The confidence-frequency effect: A heuristic process explanation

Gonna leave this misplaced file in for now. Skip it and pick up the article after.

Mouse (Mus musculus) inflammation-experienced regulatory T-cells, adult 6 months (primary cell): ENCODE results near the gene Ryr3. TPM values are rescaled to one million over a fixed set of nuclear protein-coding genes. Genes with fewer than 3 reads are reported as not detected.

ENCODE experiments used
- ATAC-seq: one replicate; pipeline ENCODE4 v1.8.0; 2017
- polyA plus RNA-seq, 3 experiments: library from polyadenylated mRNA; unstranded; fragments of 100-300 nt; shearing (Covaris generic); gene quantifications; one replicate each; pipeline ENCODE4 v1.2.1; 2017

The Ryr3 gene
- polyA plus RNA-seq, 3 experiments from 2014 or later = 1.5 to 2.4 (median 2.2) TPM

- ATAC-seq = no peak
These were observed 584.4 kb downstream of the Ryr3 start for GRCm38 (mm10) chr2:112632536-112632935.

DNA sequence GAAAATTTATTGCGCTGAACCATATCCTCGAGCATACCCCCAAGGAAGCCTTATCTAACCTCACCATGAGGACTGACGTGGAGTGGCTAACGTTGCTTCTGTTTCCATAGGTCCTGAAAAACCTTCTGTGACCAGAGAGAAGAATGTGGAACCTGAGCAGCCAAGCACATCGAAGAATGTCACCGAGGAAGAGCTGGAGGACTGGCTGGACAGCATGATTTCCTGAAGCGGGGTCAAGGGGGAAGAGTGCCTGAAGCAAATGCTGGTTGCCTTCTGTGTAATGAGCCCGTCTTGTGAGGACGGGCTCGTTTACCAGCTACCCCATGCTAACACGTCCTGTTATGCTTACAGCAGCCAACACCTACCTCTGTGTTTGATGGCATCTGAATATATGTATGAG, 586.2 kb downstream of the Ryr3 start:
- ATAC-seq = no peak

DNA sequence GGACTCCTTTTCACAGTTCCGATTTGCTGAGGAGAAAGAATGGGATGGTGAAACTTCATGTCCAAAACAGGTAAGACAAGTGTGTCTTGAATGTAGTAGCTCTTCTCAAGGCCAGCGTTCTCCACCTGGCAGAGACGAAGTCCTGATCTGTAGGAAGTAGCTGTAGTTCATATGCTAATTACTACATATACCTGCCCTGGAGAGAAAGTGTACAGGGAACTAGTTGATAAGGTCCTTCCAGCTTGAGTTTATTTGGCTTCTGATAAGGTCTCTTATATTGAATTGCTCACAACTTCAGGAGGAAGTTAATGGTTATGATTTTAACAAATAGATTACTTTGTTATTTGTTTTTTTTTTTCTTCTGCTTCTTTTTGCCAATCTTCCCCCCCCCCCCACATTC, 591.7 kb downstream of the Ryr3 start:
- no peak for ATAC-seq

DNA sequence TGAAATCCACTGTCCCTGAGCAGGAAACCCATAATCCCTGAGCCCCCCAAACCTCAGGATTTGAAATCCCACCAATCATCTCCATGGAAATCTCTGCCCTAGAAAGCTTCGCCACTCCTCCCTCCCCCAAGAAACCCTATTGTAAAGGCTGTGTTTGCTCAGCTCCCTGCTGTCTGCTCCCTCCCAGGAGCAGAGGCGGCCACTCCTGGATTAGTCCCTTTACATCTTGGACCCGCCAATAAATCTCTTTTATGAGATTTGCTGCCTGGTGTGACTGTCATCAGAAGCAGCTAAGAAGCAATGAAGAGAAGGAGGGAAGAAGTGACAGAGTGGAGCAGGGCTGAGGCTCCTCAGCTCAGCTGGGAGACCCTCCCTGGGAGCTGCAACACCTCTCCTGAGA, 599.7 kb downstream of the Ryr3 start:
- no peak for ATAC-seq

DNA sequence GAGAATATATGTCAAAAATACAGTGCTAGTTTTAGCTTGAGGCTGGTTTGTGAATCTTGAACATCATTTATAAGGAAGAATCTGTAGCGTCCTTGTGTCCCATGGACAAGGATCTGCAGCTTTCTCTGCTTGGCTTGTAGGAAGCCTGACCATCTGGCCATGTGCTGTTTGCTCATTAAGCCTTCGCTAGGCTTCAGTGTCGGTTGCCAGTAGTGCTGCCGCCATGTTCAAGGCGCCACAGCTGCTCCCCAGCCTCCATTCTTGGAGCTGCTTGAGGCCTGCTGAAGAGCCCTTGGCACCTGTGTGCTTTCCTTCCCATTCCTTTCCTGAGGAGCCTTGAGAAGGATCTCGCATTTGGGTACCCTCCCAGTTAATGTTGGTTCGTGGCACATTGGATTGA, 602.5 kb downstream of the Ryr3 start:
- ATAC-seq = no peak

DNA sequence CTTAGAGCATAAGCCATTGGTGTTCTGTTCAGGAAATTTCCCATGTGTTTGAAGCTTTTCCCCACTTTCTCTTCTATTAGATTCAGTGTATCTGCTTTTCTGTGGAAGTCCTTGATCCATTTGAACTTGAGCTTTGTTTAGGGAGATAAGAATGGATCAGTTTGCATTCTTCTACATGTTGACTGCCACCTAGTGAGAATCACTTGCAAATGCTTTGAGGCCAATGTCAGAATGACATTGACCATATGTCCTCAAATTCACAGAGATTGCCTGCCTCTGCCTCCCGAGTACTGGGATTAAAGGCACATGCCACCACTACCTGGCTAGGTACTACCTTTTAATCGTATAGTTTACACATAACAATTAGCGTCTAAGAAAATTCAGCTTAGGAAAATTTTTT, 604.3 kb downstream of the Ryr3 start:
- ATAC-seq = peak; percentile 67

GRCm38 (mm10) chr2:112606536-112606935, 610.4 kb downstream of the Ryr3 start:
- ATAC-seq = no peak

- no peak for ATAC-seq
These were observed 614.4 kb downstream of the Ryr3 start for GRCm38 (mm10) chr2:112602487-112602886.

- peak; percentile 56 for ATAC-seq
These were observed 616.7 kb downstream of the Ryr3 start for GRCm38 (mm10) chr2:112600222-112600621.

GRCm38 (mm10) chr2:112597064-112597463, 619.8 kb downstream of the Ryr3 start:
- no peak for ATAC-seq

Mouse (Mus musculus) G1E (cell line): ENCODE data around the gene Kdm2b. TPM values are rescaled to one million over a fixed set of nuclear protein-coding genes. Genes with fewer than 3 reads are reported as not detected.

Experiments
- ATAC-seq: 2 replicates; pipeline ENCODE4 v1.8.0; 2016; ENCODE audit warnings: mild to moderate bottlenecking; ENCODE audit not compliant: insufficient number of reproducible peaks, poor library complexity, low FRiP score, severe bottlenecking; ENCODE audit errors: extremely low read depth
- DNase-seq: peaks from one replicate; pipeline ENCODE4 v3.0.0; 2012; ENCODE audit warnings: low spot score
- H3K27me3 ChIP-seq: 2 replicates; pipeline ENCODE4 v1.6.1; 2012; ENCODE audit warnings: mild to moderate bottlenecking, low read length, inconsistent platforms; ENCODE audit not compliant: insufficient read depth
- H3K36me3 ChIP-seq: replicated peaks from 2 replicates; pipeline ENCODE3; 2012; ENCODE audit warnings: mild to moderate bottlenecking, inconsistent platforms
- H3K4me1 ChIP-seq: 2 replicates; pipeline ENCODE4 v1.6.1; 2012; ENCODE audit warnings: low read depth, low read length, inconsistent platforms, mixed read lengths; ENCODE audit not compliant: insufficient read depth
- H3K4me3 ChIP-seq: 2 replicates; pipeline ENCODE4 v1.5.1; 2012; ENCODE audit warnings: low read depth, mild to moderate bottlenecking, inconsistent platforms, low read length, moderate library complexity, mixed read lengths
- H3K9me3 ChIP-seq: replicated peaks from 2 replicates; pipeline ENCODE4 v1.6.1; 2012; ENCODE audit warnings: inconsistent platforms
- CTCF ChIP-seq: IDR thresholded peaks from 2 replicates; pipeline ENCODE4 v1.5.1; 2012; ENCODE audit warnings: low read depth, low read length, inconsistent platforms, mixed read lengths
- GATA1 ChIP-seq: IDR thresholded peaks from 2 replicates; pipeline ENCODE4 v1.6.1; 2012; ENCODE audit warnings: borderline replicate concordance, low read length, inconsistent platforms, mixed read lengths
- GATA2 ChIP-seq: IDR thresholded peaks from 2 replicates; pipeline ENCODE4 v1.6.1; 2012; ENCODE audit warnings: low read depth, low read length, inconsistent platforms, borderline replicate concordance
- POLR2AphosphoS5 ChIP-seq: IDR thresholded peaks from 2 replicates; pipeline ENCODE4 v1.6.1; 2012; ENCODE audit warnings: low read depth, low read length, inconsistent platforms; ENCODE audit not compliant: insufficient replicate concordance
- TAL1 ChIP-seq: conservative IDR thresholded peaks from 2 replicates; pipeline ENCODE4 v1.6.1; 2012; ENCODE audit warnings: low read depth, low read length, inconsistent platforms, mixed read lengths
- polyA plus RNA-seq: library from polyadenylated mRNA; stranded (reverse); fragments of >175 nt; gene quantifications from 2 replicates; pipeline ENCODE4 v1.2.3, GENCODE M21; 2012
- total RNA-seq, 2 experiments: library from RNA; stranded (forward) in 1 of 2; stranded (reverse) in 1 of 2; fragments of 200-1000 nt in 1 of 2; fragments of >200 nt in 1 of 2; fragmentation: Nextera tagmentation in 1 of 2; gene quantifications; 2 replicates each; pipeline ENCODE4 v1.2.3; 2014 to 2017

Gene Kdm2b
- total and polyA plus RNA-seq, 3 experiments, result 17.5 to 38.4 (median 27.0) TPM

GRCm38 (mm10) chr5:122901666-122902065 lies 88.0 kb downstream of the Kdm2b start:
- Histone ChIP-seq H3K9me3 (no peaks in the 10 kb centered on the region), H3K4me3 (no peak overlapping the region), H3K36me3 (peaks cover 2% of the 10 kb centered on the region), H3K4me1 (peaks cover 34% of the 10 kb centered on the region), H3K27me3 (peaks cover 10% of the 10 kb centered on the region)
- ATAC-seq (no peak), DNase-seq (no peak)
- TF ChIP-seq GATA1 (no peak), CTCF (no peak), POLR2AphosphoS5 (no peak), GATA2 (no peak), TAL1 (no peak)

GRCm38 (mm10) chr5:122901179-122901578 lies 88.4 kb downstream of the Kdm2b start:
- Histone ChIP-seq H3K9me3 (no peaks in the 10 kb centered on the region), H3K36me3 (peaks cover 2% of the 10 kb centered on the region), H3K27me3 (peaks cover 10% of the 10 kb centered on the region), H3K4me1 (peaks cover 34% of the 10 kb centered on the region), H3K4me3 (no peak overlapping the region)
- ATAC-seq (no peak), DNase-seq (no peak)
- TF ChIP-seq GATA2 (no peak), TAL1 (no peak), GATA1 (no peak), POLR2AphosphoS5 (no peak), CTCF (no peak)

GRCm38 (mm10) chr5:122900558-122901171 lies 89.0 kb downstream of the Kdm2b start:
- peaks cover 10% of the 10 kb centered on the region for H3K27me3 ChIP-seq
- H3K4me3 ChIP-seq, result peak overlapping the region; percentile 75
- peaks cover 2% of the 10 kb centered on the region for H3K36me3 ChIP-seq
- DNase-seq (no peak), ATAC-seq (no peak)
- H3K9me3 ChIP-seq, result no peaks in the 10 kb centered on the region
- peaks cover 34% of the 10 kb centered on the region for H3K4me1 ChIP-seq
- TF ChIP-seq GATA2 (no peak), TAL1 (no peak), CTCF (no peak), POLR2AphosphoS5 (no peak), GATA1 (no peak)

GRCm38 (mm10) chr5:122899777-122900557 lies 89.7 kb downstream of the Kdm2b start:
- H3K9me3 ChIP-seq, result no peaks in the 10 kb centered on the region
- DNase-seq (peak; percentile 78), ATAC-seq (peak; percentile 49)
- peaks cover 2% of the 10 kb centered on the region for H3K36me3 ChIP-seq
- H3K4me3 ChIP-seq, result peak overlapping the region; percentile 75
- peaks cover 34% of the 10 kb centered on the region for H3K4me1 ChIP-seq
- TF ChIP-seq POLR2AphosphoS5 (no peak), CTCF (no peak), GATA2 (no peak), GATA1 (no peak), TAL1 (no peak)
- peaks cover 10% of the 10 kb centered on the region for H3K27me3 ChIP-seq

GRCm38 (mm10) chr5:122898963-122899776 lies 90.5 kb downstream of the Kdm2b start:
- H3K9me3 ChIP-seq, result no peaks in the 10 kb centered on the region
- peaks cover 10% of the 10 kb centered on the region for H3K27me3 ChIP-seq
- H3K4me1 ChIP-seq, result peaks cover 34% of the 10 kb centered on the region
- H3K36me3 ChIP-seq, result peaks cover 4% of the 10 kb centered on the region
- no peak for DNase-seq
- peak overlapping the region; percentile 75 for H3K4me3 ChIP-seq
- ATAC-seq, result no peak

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People’s feelings of confidence in the correctness of their knowledge while answering a knowledge test can be inferred in two ways: either by averaging the values of specific confidence values assigned to each item in a test (local confidence) or by asking after the termination of the test for an evaluation of the number of correct answers regarding the entire test (global confidence). Surprisingly, when local and global confidence values of the same test are compared, global confidence tends to be significantly lower than local confidence (the confidence frequency effect). In the present study a heuristic process explanation for the effect is presented and its validity is empirically tested. The global confidence heuristic (GCH) process is based on the ability of participants to recall, after a test was completed, the frequencies of specific confidence values which were assigned to the test’s items. Participants build their global confidence by adding about half the number of their guessed answers, to the number of questions with sure answers. The proposed GCH process was supported quantitatively. A content analysis on retrospective explanations provided by participants indicated that this process was feasible. Further research is needed in order to fully explore the power of the explanation suggested here for the confidence-frequency effect.
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